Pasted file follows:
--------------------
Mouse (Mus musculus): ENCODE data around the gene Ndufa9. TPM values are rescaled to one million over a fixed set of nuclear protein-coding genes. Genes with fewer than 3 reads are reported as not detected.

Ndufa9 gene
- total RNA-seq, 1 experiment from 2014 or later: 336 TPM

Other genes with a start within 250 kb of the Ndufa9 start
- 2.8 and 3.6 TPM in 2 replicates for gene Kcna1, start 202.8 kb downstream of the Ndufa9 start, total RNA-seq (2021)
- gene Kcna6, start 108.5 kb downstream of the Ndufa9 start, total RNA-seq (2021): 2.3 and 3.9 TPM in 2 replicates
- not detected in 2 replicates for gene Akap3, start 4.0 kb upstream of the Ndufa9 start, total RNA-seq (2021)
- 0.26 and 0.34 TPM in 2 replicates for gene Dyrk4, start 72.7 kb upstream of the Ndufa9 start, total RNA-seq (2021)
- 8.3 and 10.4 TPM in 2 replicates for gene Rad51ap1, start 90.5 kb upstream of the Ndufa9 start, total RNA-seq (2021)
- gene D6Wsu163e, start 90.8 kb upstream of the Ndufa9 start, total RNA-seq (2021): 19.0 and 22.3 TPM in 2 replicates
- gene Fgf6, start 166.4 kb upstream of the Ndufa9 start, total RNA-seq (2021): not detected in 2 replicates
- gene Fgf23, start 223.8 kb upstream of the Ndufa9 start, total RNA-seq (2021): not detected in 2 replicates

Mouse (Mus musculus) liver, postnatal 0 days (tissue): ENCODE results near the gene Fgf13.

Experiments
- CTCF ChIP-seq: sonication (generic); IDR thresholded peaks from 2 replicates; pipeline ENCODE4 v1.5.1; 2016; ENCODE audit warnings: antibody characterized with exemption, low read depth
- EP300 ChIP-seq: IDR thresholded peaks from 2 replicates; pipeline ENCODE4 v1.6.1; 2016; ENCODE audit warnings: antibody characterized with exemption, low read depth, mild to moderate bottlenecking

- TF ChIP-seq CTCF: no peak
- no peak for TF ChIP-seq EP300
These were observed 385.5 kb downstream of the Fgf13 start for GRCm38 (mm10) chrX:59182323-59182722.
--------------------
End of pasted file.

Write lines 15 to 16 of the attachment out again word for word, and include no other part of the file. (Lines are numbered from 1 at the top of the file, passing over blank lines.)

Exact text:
- CTCF ChIP-seq: sonication (generic); IDR thresholded peaks from 2 replicates; pipeline ENCODE4 v1.5.1; 2016; ENCODE audit warnings: antibody characterized with exemption, low read depth
- EP300 ChIP-seq: IDR thresholded peaks from 2 replicates; pipeline ENCODE4 v1.6.1; 2016; ENCODE audit warnings: antibody characterized with exemption, low read depth, mild to moderate bottlenecking